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After the massacres: nursing survivors of partition violence in Pakistan Punjab camps

After the massacres: nursing survivors of partition violence in Pakistan Punjab camps
After the massacres: nursing survivors of partition violence in Pakistan Punjab camps

This article explores the conditions and treatment of the ordinary refugees—survivors of the 1947 partition violence—in the Pakistan Punjab relief camps, in particular the circumstances of women, children and those who arrived with terrible wounds, yet received at best rudimentary medical assistance when the emergent Pakistan state was still working out its responsibilities in the process of transition. A large number of them succumbed to the epidemics which swept refugee camps. The impact of cholera on the camp population will be addressed in a discussion of the episode in Hanfia School Camp. This created the circumstances for the second major theme of this article—the adoption of children. Little if anything has previously been written about the extent of adoption following partition, or on its mixed motivations and social implications. Finally, the article considers the governmental responses to the camp population and state provision to the orphan refugee children. Much of the previously un-used material in this article is both harrowing in its character and disturbing for sanitised nationalist historiography. It is necessary however to address it in order to provide a full appreciation of the ‘lived experience’ of the partition.

1356-1863
1-21
CHATTHA, ILYAS
e695dba5-f640-4741-a5b6-7777eb388811
CHATTHA, ILYAS
e695dba5-f640-4741-a5b6-7777eb388811

CHATTHA, ILYAS (2018) After the massacres: nursing survivors of partition violence in Pakistan Punjab camps. Journal of the Royal Asiatic Society, 1-21. (doi:10.1017/S1356186317000694).

Record type: Article

Abstract

This article explores the conditions and treatment of the ordinary refugees—survivors of the 1947 partition violence—in the Pakistan Punjab relief camps, in particular the circumstances of women, children and those who arrived with terrible wounds, yet received at best rudimentary medical assistance when the emergent Pakistan state was still working out its responsibilities in the process of transition. A large number of them succumbed to the epidemics which swept refugee camps. The impact of cholera on the camp population will be addressed in a discussion of the episode in Hanfia School Camp. This created the circumstances for the second major theme of this article—the adoption of children. Little if anything has previously been written about the extent of adoption following partition, or on its mixed motivations and social implications. Finally, the article considers the governmental responses to the camp population and state provision to the orphan refugee children. Much of the previously un-used material in this article is both harrowing in its character and disturbing for sanitised nationalist historiography. It is necessary however to address it in order to provide a full appreciation of the ‘lived experience’ of the partition.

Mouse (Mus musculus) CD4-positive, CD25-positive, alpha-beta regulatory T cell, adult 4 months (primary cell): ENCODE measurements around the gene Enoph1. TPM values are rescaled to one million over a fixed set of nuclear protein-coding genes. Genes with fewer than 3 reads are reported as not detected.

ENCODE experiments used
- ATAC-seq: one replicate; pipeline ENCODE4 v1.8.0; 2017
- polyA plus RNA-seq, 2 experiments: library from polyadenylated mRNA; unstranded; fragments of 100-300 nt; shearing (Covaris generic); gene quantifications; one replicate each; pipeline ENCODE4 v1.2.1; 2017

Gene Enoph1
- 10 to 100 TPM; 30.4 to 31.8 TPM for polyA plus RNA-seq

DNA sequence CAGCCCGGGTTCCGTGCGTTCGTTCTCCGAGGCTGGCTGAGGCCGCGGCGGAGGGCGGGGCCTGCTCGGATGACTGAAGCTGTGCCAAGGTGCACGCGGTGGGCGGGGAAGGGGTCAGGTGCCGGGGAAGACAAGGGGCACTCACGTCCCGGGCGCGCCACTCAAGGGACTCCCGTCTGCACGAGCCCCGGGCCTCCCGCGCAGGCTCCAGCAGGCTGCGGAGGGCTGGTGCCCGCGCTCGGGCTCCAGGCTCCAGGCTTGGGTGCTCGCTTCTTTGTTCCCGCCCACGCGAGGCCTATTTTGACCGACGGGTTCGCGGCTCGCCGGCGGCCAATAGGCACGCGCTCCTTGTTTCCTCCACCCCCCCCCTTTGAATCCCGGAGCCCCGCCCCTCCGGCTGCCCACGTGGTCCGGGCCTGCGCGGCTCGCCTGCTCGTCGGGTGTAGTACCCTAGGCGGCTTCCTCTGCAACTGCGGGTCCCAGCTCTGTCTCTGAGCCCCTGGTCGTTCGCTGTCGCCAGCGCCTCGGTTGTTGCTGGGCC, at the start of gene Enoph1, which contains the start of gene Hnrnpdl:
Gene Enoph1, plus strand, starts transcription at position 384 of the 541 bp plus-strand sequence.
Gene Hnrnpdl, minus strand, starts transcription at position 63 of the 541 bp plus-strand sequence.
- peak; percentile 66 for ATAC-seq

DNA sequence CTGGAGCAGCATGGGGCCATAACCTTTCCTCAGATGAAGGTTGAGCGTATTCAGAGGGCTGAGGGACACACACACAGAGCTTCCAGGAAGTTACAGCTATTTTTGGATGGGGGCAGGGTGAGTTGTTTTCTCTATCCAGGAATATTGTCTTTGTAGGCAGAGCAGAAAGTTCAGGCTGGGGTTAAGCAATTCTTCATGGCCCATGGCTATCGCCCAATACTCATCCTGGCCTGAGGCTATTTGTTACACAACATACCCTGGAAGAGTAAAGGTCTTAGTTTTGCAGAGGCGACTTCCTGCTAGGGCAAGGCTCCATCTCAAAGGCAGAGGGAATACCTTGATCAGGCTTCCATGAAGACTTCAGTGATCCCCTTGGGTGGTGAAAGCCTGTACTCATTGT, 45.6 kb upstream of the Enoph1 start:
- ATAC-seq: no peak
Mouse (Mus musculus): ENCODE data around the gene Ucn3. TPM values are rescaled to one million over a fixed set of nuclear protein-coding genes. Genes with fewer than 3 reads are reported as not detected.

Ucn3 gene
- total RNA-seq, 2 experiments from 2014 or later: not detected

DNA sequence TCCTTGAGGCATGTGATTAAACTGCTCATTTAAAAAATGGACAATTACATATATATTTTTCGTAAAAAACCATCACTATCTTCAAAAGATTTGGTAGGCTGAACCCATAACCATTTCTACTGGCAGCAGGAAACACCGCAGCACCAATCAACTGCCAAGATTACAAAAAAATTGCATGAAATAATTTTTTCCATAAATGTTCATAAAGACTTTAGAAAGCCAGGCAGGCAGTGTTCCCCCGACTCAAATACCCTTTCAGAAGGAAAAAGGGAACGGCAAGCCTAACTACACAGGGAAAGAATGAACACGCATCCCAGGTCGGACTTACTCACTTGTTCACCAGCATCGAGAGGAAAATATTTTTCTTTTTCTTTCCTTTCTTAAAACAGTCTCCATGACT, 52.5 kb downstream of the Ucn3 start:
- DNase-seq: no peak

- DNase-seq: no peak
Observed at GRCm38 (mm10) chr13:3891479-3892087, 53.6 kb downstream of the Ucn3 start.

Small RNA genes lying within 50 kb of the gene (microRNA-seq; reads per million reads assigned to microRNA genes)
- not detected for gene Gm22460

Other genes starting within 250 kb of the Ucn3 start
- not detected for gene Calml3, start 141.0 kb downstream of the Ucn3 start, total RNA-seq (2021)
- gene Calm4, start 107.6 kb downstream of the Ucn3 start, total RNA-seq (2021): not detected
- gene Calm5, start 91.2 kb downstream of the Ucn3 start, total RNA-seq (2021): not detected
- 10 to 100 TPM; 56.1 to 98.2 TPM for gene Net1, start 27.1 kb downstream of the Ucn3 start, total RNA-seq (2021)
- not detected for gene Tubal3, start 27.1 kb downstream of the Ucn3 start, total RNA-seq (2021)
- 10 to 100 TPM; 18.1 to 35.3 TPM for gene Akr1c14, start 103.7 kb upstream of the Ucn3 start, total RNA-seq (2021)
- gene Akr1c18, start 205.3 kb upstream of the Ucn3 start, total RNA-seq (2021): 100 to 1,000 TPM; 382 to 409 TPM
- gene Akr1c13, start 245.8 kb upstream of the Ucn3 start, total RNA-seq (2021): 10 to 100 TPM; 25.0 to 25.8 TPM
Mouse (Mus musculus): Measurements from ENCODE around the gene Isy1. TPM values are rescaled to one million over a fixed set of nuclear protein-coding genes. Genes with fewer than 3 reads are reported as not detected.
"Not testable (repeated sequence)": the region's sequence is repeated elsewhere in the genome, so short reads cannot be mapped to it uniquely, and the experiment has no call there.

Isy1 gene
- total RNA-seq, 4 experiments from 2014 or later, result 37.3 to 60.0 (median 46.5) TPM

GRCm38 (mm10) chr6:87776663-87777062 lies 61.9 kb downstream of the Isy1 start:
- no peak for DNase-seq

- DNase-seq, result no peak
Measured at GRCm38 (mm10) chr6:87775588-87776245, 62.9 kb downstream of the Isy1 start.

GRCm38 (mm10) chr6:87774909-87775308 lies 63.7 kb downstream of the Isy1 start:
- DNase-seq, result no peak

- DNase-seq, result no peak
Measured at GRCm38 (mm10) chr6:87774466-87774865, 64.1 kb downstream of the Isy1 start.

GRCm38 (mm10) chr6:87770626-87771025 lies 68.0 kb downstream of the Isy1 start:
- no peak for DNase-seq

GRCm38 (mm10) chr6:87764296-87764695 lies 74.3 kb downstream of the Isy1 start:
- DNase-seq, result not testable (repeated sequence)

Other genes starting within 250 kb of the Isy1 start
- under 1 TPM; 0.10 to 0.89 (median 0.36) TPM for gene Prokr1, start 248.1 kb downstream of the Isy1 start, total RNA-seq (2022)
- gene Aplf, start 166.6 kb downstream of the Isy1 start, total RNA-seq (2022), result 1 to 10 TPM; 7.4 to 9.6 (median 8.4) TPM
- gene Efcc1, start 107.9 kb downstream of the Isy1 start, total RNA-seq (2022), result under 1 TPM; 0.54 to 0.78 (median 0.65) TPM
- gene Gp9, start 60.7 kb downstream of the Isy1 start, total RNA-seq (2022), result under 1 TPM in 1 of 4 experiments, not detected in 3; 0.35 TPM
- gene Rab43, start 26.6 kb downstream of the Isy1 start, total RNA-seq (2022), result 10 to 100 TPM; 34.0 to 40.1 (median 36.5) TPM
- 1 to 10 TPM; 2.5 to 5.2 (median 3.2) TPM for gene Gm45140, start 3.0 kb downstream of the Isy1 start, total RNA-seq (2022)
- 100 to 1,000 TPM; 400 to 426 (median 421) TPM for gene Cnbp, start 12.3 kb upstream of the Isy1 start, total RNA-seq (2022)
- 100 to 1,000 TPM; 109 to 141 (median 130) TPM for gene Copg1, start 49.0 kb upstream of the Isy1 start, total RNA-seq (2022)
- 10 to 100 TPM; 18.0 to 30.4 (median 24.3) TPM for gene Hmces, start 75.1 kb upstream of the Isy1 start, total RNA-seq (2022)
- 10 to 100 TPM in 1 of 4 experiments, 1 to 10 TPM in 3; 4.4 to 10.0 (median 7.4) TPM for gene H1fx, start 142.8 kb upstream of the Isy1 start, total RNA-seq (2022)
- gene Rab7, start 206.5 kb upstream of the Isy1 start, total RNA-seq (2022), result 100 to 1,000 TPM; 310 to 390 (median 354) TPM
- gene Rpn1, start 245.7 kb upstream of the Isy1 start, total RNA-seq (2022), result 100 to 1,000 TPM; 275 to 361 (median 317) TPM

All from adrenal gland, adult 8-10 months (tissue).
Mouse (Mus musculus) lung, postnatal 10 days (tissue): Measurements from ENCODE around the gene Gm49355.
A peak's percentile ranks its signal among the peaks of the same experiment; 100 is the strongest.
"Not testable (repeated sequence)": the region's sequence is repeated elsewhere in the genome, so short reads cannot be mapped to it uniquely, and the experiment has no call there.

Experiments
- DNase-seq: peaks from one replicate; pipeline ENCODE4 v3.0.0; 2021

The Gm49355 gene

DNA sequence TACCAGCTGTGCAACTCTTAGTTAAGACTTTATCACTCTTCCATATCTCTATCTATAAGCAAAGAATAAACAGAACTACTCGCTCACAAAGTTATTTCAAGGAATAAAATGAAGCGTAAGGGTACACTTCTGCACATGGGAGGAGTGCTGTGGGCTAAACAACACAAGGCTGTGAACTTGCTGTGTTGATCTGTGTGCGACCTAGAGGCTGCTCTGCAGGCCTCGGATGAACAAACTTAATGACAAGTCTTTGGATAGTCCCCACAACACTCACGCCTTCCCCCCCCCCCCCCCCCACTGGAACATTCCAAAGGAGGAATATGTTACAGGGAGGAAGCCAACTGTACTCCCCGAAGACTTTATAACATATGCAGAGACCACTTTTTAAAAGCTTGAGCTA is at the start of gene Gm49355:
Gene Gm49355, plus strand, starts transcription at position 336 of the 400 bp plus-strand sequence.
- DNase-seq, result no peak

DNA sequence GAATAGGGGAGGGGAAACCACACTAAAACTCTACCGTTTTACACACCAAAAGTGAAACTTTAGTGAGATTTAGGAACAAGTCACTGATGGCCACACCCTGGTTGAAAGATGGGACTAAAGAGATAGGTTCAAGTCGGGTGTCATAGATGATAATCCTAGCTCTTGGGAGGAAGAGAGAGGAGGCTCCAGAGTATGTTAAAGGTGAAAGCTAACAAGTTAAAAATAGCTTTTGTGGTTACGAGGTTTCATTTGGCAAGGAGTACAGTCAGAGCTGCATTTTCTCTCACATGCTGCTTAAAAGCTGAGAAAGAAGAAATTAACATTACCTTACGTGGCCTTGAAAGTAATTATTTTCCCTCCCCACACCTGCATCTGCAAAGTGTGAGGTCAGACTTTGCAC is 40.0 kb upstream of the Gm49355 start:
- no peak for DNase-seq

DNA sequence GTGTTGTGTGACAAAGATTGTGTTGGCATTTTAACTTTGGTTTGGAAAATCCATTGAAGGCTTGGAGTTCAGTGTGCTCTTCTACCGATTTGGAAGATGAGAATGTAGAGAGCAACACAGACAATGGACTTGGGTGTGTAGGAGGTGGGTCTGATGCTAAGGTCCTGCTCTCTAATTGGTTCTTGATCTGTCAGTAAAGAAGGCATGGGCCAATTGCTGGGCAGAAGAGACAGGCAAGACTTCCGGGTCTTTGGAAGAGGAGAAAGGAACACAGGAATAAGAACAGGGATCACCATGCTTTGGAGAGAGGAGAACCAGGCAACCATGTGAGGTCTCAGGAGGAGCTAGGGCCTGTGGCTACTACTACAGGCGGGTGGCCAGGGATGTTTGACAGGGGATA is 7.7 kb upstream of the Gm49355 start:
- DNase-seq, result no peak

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More information

Accepted/In Press date: 8 January 2018
e-pub ahead of print date: 8 January 2018

Identifiers

Local EPrints ID: 417950
URI: https://eprints.soton.ac.uk/id/eprint/417950
ISSN: 1356-1863
PURE UUID: 16171f92-7991-4a4a-b975-235cc957d6ba

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Date deposited: 19 Feb 2018 17:30
Last modified: 13 Mar 2019 18:53

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Author: ILYAS CHATTHA

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